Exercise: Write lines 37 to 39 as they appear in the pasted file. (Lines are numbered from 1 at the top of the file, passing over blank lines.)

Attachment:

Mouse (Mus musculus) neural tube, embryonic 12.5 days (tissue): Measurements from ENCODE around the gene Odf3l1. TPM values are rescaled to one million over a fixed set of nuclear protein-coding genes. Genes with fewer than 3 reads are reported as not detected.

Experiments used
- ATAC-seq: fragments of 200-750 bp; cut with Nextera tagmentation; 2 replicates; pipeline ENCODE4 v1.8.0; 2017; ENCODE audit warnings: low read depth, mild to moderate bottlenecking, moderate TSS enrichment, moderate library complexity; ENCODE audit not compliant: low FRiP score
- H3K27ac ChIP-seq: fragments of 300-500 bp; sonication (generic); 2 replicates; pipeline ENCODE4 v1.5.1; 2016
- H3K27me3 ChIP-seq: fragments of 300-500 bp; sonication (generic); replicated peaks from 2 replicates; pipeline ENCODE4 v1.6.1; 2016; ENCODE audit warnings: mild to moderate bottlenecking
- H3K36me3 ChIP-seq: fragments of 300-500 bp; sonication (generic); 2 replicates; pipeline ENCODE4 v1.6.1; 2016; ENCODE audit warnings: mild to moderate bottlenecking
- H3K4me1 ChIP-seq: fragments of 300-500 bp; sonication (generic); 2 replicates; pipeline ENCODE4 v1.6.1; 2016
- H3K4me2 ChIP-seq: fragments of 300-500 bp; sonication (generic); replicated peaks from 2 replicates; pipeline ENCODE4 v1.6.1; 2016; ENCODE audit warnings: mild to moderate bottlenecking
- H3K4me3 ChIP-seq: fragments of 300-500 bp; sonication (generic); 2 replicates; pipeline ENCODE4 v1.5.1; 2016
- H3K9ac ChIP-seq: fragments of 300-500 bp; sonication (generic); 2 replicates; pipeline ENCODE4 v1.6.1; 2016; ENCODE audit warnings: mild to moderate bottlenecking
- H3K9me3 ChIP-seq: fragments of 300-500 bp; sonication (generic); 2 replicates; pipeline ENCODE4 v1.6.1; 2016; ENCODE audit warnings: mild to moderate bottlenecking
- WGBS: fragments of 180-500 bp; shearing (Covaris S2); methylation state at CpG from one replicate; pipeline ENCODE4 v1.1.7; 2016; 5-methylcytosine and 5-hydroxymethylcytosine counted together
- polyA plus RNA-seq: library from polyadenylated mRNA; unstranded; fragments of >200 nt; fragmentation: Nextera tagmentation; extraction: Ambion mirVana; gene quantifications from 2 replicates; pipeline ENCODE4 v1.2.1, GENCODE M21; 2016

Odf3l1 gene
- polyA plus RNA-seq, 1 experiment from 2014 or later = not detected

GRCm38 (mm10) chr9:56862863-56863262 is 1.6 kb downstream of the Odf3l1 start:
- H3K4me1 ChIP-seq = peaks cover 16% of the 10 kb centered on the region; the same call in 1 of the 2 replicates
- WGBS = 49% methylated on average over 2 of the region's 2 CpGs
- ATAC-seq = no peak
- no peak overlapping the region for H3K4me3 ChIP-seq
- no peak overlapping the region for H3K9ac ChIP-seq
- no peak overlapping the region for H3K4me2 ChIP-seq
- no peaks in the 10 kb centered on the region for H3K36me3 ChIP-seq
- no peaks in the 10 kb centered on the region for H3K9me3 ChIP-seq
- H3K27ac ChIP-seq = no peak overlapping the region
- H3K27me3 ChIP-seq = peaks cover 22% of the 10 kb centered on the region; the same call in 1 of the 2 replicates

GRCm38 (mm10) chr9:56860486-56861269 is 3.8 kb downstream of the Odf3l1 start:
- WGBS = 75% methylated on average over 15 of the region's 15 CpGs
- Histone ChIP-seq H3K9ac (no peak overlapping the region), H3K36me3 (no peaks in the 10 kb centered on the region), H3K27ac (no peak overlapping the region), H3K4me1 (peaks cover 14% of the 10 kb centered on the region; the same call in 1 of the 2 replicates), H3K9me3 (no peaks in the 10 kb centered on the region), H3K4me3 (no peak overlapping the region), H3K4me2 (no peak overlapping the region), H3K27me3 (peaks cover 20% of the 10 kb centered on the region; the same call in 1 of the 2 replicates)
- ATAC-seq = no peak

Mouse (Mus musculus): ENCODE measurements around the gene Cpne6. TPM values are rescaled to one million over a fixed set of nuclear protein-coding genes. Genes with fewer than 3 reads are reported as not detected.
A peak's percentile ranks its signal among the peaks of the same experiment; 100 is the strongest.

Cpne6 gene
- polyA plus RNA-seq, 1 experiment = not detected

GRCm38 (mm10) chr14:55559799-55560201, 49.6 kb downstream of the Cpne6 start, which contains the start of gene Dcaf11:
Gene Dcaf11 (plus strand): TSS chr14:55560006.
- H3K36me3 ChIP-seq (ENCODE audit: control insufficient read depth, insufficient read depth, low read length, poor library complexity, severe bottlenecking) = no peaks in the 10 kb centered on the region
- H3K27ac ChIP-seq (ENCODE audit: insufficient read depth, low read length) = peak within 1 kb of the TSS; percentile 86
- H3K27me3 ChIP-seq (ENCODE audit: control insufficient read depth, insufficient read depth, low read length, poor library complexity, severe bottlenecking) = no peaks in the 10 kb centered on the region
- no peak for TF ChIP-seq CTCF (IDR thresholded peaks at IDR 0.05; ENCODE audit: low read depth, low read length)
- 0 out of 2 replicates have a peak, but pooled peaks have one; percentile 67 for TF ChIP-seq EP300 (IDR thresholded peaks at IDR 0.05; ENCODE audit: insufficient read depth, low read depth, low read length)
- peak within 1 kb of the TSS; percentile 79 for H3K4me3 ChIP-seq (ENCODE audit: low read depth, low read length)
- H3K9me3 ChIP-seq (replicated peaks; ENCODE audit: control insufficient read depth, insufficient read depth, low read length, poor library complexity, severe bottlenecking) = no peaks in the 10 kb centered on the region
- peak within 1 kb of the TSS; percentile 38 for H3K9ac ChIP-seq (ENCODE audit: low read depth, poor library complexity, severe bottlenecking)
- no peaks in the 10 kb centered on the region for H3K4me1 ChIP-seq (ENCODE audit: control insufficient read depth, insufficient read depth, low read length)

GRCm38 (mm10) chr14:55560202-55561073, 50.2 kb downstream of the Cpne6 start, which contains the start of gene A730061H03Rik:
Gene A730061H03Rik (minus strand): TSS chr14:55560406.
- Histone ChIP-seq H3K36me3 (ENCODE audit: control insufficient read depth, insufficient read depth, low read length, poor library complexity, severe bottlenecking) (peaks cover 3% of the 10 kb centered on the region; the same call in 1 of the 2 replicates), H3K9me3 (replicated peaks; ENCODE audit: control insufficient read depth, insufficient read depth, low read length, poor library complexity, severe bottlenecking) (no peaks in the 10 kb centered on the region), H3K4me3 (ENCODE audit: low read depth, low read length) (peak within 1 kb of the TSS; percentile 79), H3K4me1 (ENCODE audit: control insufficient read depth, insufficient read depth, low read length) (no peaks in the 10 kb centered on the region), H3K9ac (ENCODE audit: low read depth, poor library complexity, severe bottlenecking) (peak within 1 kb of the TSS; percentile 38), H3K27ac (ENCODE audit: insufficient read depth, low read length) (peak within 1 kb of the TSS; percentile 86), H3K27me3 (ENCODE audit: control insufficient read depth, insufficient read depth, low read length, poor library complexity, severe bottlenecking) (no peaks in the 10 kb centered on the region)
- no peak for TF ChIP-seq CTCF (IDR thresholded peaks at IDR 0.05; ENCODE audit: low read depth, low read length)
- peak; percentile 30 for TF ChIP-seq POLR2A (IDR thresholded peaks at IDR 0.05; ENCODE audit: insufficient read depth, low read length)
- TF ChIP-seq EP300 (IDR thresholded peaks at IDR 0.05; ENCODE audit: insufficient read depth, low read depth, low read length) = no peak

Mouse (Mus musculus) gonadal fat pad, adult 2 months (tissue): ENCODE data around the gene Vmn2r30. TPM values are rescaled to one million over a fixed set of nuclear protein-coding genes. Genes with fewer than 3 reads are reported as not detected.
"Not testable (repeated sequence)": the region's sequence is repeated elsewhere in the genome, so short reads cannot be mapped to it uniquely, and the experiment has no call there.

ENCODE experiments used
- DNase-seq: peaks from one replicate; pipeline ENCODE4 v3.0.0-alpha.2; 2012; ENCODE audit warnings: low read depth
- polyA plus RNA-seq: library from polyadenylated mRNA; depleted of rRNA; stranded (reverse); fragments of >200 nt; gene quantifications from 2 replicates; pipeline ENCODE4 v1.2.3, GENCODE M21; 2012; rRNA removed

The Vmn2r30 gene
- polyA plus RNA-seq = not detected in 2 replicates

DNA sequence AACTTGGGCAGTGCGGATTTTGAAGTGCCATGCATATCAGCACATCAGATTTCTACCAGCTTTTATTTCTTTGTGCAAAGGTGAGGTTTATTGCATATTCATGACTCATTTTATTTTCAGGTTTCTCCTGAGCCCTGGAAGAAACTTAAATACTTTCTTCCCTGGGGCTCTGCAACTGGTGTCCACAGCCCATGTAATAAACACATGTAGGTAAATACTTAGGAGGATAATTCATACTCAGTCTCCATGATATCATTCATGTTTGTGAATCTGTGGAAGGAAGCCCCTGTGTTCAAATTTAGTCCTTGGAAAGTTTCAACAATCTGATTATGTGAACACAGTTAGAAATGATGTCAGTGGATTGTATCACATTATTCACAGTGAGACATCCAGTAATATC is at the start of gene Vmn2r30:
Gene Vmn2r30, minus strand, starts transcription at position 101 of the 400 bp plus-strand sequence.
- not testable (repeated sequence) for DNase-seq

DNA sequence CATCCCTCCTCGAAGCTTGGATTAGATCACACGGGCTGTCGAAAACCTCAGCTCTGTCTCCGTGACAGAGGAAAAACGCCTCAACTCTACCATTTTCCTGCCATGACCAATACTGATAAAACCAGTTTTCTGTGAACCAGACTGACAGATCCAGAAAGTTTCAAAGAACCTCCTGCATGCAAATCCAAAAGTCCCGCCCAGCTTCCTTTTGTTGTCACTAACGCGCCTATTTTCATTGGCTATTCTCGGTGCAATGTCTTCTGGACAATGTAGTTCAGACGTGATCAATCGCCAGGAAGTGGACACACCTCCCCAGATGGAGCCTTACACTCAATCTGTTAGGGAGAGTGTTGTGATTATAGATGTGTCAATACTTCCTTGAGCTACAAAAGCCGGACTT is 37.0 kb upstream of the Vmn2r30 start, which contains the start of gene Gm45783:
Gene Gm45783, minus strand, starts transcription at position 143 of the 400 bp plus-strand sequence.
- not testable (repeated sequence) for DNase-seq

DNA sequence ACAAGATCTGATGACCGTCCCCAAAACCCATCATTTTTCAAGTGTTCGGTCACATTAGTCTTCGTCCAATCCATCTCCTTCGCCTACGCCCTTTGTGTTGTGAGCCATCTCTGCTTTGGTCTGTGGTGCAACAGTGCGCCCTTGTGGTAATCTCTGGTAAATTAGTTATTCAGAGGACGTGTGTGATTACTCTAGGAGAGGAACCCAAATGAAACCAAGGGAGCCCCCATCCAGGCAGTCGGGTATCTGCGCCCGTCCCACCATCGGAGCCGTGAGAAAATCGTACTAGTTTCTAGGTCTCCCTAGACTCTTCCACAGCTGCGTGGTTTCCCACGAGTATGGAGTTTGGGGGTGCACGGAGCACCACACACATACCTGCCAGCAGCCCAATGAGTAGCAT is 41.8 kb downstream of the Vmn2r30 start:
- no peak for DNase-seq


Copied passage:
- H3K36me3 ChIP-seq (ENCODE audit: control insufficient read depth, insufficient read depth, low read length, poor library complexity, severe bottlenecking) = no peaks in the 10 kb centered on the region
- H3K27ac ChIP-seq (ENCODE audit: insufficient read depth, low read length) = peak within 1 kb of the TSS; percentile 86
- H3K27me3 ChIP-seq (ENCODE audit: control insufficient read depth, insufficient read depth, low read length, poor library complexity, severe bottlenecking) = no peaks in the 10 kb centered on the region